There are a lot of reasons to learn grant writing. Every year, the federal and state governments give millions in grants to all types of organizations—schools, health centers, arts and humanities groups, environmental groups, programs that serve the poor or disabled, and many others. Private foundations and other philanthropic organizations also distribute grant funds. Competition for grants is fierce. Strong grant-writing skills can make an application stand out from the rest and improve an organization’s chances of securing funding.
Read a good book on the subject from your local library or bookstore. Like any specialized skill, grant writing has its own vocabulary. Reading a good introduction to grant writing will give you a foundation for future study.
Take a class on grant writing. Many community colleges and universities offer classes in grant writing. Some may have single courses, while others may have a sequence of classes on the subject.
Attend grant-writing workshops offered by community colleges, speakers, consultants and organizations. These seminars can last from one to three days. Check your newspaper or the Internet to see if there is a grant writing workshop in your area and how to register. Finally, there are many online and distance-learning courses through which it is possible to learn grant writing.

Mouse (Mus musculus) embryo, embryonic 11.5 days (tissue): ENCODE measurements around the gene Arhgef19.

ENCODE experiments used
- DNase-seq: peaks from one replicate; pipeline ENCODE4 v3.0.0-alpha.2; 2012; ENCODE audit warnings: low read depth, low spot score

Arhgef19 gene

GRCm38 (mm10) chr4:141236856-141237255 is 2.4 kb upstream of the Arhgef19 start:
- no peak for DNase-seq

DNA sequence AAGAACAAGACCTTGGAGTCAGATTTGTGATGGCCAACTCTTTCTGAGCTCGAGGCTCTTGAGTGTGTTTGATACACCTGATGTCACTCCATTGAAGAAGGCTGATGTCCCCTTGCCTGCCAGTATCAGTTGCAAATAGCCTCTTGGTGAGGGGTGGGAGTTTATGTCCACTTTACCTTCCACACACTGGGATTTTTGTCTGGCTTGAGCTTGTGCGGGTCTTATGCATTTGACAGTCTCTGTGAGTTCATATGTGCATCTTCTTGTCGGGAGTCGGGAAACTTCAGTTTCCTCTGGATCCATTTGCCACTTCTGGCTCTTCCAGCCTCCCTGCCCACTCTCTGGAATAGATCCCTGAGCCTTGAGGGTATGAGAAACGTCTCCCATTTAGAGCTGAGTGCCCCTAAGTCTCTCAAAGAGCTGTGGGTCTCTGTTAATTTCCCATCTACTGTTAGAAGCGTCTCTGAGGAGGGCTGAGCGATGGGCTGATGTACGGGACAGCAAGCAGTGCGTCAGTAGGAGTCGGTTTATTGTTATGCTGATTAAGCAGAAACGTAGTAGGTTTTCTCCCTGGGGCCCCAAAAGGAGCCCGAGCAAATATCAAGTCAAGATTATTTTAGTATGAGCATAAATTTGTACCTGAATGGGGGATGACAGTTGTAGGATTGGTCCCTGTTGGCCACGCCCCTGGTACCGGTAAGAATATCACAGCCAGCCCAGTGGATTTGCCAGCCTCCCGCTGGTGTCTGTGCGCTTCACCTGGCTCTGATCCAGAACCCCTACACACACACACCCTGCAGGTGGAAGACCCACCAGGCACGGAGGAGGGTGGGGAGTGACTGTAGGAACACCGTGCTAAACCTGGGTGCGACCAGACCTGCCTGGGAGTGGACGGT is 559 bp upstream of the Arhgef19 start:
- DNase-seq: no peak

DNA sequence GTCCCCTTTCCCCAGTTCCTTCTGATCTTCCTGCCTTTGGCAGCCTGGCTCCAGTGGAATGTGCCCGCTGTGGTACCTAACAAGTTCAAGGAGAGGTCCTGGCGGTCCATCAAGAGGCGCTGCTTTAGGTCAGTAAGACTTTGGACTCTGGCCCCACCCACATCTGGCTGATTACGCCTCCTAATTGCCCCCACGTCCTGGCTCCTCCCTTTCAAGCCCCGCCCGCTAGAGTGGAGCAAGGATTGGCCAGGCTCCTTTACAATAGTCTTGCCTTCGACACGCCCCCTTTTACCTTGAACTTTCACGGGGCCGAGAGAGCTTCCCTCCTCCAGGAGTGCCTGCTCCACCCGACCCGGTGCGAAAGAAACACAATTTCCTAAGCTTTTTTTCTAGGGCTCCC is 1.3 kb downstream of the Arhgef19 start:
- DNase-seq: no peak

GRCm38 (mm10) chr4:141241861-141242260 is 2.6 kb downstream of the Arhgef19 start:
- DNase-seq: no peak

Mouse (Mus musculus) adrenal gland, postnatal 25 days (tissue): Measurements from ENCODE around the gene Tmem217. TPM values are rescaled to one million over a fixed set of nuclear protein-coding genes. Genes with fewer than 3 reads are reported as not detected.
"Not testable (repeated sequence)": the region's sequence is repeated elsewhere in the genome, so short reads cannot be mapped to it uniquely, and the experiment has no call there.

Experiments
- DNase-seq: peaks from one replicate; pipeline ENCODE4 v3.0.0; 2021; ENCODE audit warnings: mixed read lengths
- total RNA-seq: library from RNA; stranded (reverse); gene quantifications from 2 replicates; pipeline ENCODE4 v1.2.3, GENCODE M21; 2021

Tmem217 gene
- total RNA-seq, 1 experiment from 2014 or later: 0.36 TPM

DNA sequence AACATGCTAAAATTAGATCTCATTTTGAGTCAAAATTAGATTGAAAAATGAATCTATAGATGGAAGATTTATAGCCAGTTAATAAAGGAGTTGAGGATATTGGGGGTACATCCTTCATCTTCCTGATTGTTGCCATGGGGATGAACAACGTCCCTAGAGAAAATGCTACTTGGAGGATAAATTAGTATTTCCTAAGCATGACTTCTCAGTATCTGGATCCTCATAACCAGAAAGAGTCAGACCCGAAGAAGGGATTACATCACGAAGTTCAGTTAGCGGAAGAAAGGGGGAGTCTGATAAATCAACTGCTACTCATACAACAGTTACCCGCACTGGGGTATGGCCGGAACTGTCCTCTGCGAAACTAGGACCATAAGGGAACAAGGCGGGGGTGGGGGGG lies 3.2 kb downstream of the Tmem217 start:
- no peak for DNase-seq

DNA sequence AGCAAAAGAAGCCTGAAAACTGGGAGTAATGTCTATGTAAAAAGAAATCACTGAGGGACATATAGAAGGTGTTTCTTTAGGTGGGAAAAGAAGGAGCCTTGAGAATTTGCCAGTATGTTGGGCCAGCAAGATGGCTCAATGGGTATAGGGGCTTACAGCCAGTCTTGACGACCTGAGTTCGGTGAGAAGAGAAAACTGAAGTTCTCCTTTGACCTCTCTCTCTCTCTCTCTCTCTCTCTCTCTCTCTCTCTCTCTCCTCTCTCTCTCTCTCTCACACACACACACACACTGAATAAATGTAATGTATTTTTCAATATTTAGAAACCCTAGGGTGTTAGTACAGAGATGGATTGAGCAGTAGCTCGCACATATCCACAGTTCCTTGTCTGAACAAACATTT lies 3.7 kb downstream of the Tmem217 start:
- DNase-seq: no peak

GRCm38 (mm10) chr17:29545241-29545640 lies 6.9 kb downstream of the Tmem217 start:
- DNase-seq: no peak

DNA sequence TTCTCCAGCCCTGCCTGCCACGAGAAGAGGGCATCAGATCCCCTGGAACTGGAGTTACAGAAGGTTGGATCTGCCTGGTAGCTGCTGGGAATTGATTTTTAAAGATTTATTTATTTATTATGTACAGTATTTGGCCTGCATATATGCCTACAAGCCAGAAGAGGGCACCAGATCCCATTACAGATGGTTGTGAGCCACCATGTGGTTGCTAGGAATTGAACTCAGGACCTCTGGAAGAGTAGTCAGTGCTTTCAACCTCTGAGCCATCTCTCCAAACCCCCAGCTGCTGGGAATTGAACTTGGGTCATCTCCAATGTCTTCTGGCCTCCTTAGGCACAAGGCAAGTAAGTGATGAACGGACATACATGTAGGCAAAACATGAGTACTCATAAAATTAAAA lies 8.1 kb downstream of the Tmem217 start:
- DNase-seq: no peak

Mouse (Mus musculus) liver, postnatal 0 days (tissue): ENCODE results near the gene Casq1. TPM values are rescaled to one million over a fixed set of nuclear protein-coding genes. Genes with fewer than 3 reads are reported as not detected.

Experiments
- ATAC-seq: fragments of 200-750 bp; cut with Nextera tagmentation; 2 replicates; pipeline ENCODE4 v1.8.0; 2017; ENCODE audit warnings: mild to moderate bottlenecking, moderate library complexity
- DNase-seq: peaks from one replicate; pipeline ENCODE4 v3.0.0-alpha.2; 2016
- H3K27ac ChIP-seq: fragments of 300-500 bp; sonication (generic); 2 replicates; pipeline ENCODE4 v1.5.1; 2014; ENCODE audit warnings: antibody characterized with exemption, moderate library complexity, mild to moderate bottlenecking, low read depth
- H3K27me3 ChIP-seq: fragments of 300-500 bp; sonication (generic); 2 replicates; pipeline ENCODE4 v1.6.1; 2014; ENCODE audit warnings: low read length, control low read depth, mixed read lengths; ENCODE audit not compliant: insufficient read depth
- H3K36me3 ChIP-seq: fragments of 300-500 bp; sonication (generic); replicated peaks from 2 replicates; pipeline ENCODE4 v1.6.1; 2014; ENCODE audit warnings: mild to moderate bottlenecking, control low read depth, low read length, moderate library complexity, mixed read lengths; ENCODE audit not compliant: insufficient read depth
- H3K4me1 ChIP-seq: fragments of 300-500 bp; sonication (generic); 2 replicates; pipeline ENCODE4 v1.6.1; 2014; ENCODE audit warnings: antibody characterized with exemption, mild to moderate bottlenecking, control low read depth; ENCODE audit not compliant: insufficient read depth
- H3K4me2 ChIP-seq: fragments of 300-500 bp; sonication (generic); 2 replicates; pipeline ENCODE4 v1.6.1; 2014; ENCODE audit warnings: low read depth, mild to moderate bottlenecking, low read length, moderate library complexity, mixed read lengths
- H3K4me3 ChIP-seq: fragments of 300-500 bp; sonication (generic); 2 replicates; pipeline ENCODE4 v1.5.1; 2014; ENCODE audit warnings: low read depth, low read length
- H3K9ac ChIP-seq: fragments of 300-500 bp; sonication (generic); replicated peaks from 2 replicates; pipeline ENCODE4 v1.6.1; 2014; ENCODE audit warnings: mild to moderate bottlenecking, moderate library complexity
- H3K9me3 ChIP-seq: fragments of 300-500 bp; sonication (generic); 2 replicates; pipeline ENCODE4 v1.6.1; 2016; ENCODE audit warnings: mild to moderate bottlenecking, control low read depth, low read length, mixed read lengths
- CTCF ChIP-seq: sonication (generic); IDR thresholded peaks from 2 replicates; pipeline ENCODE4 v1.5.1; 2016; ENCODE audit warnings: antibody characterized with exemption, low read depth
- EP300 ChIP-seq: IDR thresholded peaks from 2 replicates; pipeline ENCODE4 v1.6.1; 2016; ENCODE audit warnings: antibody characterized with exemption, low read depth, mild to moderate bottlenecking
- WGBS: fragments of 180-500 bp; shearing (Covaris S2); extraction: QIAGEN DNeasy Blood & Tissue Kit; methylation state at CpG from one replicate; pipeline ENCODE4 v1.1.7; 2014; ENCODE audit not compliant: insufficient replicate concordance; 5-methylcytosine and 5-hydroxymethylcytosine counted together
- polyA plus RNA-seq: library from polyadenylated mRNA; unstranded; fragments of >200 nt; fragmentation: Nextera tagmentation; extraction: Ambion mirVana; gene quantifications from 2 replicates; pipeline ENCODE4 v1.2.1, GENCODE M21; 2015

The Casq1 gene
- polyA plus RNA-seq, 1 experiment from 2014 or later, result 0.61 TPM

The best way to learn to write well—grants or anything else—is to write. Volunteer at a local non-profit organization and tell the group’s director that youwould like to be part of a grants committee. This will give you the chance to learn from experienced grant writers.
Network and look for opportunities. Become a member of a grants-related organization, such as the American Association of Grant Professionals. Identify potential organizations in your area where you can apply your grant-writing skills. Many grant writers started out as volunteers to learn the process and gain experience.